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Posted at 6:46 p.m. on Aug. 11, 2014
The Florida Legislature approved a new congressional map Monday evening and sent it to the governor’s desk, although it’s still unclear whether the new House district boundaries will past muster or take effect for the 2014 elections.
The newly passed map only makes minor changes to the congressional districts and is not expected to alter Florida’s congressional delegation, where House Republicans currently outnumber Democrats, 17 to 10.
There are a number of ways the redistricting chaos could end, but the clock is ticking down to the Aug. 26 primary. Next week, a judge will rule whether the new lines are acceptable, and when voters will head to the polls.
Lawmakers returned to Tallahassee last week under a judge’s order to redraw the Sunshine state’s congressional districts. In July, Circuit Judge Terry Lewis ruled two districts violated the state constitution, which prohibits drawing districts to favor a political party or incumbent.
The new map alters seven districts, with changes focusing on the two deemed invalid in July: the 5th district, represented by Democrat Corrine Brown, and the 10th district, represented by Republican Daniel Webster.
Four Republican-held districts and one Democrat-held district would also be affected by the new lines. The GOP districts are represented by Ron DeSantis in the 6th; John Mica in the 7th; Rich Nugent in the 11th, and Tom Rooney in the 17th. The other Democrat affected by the new map is Alan Grayson in the 9th District.
“From the looks of it the districts are not changed very much,” a national Republican operative told CQ Roll Call when the map was revealed Thursday. “Without precinct breakdowns there’s no way of telling if the impact is significant or not. Looking at the map it doesn’t appear that it is.”
Dr. Michael McDonald, a political science professor at the University of Florida, conducted an analysis of the new map and compared it to 2008 voting data. He also said there will not be a significant effect on Florida’s House members.
“If Judge Lewis approves this map, there’s not going to be a huge change to the Florida congressional delegation,” said McDonald said in a Monday phone interview.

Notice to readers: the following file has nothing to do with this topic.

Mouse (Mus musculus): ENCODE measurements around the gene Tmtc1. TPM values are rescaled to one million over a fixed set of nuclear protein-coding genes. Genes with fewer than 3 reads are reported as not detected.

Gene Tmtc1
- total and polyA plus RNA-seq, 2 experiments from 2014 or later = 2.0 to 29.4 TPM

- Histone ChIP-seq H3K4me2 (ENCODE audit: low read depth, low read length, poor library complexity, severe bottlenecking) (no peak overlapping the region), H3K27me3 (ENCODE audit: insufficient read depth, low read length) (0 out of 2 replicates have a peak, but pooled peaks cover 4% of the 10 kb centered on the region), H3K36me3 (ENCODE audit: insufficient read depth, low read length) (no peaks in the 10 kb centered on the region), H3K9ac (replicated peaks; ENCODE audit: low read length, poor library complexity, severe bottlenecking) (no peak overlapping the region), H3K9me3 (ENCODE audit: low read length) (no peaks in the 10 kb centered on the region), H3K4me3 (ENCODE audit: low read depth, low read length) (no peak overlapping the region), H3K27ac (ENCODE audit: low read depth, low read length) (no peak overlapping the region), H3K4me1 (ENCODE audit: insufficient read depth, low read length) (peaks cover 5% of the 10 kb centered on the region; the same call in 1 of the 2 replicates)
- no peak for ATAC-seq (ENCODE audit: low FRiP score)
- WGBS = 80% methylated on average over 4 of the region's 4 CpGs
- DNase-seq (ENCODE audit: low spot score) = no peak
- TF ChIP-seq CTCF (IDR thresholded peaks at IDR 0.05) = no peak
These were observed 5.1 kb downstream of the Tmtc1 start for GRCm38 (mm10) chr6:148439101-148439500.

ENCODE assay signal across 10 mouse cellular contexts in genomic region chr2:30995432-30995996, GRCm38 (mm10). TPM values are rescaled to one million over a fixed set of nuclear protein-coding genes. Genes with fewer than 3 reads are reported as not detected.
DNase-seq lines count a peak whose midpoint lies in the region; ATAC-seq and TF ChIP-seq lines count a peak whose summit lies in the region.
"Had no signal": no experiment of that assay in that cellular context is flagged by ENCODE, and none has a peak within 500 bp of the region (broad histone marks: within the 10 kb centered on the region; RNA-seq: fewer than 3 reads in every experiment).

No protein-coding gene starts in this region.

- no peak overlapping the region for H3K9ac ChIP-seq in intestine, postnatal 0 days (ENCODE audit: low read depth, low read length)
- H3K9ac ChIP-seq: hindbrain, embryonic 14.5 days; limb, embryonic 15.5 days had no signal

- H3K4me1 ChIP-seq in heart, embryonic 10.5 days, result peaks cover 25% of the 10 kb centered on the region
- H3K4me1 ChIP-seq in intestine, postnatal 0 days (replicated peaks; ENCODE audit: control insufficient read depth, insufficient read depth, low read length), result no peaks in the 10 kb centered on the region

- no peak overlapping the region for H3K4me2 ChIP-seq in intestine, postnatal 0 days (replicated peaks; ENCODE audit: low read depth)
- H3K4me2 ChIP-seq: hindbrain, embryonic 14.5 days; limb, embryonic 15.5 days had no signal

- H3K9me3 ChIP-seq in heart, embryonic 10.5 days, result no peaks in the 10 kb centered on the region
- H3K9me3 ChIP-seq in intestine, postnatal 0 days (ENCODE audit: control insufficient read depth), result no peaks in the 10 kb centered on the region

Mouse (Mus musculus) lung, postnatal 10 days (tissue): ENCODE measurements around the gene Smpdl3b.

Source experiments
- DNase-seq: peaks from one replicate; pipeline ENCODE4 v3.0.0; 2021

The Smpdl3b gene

McDonald concluded the new map made Webster and Mica’s districts slightly more Democratic, but said they are still expected to lean Republican.
On Aug. 1, Judge Lewis issued an order setting an Aug. 15 deadline for the legislature to redraw the map and for state officials to develop a revised election schedule. A trial on the proposed map and schedule will take place on Aug. 20, with a ruling expected the following day.
The next step is for Lewis to evaluate the new map and decide whether the new districts will take effect in the 2014 cycle.
“Part of what the judge will be looking for, I’m sure, is a different process,” said Loyola University Law School professor Justin Levitt.
In his ruling, the judge took issue with political operatives’ influence in the redistricting process, writing that GOP operatives and consultants “made a mockery of the legislature’s proclaimed transparent and open process of redistricting.”
This time around lawmakers emphasized the process was insulated from political operatives, drawing the new map behind closed doors.
But Levitt pointed out that it’s unclear whether Lewis will take issue with the notion that the maps are fairly similar.
“Exactly how different he’s going to require these new maps to be is really impossible to say,” said Levitt, noting that there is not a distinct legal precedent for this type of case.
The upcoming trial will likely center around the 5th district. In the new map, the black voting age population was lowered from 49.9% to 48.1%.
After the legislature revealed its plan last week, the plaintiffs objected on the grounds that the 5th district’s basic shape was relatively unchanged.
“By packing minorities into such a north-south district, CD 5 in Map 9057 destroys the ability to create an additional district with significant minority voting strength in Central Florida,” the coalition plaintiffs said in a statement Friday.
But GOP lawmakers disagree. In a statement last week, Republican state Sen. Bill Galvano, the chairman of the Senate Reapportionment Committee, said that “the district would still afford CD 5’s minority population the opportunity to elect a candidate of its choice.”